Posted On September 23, 2011

Every week I am going to take a question and answer it. If you have a question or questions feel free to submit it here: https://servantsofgrace.org/contact/ and it will be answered either on the website or privately.

This week’s question is, “Why do many people tell new converts to begin reading the Gospel of John? and why is the Gospel of John so attractive to Jews?”

Dr. Hughes said, “John is unique in his powerful presentation of Jesus as the great Creator-God of the Universe. His massive vision of Christ has been used countless times to open the eyes of unbelievers to who Jesus is and the way of redemption. This Gospel’s continuing effect on Christians is equally profound because in John’s account believers find an ongoing source for expanding their concept of the Savior’s greatness.”

John’s Gospel account is simple to understand but its simplicity also gives us its greatest strength, which is its depth. The Apostle John is known for his ability to paint a picture. As an artist John takes his paint brush and paints a panoramic picture of Jesus. He also takes us into the life of Jesus but continues to weave the story so that we gain intimate knowledge of Jesus. John’s writing is easy to understand but plumbing the depths of his thought requires great effort. New converts are told to begin reading John because of this simplicity and because it is a key to understanding the other Gospels.

Dr. Andreas J. Kostenberger said, “Although it is the Gospel of Matthew that is widely known to focus on Jesus’ fulfillment of OT messianic expectations, John’s Gospel, too, roots Jesus’ mission firmly in OT conceptualities and specific texts. From the very beginning and throughout the prologue of his book, the Fourth Evangelist operates within a salvation-historical framework. In his references to the OT John spans the entire range from explicitly quotations to verifiable allusions and thematic connections. In keeping with John’s purpose statement, Jesus is identified as the Christ and Son of God and is set in relation to major figures in Israel’s history, whether Abraham, Jacob, or Moses, as well as the Prophet, by citations of or allusions to Scripture.”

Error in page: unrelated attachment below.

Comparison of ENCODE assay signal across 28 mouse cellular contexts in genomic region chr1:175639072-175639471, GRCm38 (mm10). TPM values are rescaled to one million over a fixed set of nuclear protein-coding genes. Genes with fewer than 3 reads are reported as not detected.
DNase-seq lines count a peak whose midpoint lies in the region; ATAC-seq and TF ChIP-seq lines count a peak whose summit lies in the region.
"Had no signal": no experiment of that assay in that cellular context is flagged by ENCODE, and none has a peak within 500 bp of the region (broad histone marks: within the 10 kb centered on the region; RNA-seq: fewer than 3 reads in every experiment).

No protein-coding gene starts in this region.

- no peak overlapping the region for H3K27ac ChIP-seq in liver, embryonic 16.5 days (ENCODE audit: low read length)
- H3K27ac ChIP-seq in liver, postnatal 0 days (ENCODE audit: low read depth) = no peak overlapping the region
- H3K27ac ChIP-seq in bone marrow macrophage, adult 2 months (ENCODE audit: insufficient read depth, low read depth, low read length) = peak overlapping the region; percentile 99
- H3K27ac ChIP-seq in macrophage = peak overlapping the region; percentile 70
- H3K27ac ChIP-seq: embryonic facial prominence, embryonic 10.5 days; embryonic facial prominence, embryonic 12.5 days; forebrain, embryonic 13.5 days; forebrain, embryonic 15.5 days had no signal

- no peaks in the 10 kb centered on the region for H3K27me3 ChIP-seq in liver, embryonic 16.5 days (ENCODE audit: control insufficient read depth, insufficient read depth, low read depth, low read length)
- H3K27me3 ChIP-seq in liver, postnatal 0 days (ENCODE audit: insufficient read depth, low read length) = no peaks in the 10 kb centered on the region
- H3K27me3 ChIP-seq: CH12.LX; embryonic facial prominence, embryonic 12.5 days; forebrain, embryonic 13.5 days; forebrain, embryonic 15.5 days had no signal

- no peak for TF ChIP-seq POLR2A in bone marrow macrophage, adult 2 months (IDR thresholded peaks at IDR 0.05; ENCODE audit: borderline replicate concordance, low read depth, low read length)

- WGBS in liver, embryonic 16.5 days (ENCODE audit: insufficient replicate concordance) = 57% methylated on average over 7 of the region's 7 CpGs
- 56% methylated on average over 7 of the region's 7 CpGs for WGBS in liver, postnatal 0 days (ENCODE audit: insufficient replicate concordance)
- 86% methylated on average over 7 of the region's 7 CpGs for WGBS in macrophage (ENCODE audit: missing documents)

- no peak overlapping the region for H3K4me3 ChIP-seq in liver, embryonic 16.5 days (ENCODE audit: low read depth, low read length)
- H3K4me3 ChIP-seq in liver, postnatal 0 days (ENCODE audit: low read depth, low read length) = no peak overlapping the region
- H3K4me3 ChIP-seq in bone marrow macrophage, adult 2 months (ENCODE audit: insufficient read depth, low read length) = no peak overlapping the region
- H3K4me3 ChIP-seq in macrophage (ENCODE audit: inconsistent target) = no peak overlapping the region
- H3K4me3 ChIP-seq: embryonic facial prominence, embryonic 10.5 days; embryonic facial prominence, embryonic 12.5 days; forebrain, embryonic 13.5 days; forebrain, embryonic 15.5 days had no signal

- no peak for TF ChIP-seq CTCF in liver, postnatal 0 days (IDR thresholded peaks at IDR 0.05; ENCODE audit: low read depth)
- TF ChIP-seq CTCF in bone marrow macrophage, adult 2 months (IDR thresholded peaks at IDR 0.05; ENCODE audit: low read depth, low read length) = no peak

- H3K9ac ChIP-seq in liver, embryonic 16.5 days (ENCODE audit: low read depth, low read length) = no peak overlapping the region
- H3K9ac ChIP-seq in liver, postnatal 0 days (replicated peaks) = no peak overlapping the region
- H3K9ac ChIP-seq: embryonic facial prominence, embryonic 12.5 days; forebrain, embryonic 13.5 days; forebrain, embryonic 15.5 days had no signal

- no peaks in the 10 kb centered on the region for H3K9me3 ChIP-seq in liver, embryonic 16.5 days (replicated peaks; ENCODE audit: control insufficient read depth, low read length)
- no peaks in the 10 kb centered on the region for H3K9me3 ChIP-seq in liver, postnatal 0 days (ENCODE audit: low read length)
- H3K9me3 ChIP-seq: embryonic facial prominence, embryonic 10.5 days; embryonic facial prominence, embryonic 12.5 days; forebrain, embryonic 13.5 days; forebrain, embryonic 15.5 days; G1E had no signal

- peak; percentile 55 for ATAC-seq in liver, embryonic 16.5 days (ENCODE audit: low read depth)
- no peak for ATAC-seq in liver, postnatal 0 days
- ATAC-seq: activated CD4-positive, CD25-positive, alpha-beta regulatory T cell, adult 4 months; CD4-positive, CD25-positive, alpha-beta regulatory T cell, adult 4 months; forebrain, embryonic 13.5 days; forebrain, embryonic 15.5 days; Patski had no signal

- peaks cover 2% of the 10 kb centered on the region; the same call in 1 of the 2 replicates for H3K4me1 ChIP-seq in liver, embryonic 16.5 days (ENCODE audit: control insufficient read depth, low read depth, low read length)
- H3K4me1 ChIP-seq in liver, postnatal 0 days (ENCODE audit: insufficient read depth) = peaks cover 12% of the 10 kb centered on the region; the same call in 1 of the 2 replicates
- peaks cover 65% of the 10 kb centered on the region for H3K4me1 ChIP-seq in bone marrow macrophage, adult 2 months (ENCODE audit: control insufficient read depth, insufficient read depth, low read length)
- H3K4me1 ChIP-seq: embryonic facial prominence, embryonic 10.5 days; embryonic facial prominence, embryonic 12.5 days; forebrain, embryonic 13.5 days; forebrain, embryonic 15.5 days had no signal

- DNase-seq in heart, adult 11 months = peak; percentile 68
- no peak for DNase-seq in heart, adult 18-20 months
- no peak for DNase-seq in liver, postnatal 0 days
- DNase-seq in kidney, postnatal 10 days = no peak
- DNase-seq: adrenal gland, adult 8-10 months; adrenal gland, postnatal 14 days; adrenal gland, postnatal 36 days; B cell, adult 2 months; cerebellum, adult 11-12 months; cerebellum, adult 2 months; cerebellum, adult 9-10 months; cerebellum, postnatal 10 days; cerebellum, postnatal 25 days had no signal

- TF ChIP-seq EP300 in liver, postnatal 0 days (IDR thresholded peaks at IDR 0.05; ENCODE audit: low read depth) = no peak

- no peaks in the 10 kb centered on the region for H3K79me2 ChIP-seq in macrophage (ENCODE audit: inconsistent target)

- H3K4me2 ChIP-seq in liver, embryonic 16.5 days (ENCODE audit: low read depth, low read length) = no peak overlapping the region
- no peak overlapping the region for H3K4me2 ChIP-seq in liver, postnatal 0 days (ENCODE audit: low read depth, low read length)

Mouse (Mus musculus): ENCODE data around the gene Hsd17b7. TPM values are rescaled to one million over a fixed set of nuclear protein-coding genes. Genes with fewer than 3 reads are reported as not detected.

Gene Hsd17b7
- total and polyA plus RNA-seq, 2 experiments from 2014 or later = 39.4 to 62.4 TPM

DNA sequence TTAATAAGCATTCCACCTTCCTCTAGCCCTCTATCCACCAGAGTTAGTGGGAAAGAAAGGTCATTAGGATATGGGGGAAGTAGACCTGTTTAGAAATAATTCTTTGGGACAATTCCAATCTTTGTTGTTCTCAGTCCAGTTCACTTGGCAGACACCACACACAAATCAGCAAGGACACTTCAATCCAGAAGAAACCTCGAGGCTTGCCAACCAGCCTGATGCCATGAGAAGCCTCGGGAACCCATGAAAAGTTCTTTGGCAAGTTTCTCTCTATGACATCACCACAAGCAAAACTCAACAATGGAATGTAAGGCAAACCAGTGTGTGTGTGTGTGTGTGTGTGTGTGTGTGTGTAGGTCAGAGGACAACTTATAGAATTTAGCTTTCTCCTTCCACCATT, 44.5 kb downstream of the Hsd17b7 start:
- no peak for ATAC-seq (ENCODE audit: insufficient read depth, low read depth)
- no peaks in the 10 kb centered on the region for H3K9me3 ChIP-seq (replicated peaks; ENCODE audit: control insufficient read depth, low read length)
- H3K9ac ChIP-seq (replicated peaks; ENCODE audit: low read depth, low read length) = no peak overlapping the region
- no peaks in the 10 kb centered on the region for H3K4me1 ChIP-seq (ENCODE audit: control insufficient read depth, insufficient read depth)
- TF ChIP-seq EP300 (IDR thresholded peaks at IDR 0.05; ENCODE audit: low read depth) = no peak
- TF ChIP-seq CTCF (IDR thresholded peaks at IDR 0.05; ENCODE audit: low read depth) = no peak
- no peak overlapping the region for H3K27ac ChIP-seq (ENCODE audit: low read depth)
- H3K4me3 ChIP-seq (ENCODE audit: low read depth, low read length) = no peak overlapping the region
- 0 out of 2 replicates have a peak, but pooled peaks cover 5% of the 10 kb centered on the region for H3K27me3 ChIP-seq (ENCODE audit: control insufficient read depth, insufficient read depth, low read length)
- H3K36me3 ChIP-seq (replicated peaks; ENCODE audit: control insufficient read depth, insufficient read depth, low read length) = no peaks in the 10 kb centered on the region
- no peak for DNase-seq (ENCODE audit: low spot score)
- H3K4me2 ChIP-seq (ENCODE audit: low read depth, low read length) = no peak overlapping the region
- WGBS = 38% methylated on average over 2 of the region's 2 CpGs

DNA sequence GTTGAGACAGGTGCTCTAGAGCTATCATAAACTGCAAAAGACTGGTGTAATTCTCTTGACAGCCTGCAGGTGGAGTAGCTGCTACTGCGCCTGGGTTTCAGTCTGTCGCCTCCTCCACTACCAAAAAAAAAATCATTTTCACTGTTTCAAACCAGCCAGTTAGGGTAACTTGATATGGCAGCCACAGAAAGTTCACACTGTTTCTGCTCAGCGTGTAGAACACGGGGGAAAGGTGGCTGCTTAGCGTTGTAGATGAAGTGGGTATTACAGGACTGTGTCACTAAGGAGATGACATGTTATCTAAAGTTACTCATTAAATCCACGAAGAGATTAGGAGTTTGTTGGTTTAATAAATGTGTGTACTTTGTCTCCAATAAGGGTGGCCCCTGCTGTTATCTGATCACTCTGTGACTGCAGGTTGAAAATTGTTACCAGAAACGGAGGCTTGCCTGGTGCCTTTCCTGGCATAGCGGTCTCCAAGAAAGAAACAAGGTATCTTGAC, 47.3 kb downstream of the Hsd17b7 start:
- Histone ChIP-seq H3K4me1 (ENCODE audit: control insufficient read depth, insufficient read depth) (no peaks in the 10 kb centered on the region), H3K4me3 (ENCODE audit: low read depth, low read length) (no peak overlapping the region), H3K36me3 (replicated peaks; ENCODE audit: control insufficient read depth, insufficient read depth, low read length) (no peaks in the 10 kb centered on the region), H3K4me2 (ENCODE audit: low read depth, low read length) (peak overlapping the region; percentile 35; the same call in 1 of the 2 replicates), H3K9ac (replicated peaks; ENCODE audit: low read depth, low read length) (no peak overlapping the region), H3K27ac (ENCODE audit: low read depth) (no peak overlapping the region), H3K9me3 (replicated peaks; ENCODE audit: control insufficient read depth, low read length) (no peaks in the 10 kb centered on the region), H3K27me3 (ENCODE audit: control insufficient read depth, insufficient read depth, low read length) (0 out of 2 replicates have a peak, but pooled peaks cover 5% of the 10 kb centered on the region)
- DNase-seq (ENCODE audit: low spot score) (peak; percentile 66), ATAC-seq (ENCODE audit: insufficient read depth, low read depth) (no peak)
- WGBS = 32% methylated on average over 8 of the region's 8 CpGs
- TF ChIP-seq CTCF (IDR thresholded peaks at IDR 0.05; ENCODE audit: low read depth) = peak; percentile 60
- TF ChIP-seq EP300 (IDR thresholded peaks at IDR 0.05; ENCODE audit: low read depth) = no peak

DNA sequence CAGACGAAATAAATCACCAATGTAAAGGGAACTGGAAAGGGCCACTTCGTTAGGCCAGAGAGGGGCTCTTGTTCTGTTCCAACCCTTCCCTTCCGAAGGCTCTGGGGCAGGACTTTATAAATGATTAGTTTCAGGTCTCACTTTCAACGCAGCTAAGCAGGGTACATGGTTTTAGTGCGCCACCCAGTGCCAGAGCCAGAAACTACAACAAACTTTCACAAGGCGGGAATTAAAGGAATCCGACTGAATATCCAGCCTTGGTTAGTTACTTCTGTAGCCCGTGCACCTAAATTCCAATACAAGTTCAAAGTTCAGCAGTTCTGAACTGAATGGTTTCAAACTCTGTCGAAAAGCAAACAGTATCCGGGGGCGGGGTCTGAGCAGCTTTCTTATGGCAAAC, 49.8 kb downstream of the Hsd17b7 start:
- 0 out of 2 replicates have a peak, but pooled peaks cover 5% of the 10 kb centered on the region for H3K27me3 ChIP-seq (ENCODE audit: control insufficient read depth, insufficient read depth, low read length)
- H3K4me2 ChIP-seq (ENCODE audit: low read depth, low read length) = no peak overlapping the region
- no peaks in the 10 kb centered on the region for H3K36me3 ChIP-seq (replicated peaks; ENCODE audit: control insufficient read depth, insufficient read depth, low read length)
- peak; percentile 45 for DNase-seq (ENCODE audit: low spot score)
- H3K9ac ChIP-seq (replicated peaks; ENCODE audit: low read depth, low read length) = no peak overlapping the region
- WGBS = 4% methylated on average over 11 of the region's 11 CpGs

John’s purpose in this Gospel is to show both Jesus’ public ministry and his cross-death fulfilled scriptural patterns and prophecies. The Gospel of John begins with the story of Creation, and grounds all of history in the person and work of Jesus. John wants people to see that Jesus is the fulfillment of the Old Testament. While Matthew is aimed at the Jews; John is aimed at the world. John is attractive to the Jews because it spends considerable amount of time relating in one way or another to various Jewish religious festivals.

 

Sources

 

Hughes, R. Kent. John: That You May Believe: Crossway Books, 1999.

 

G.K. Beale, D.A Carson. Commentary on the New Testament Use of the Old Testament, Baker Academic, 2007.

 

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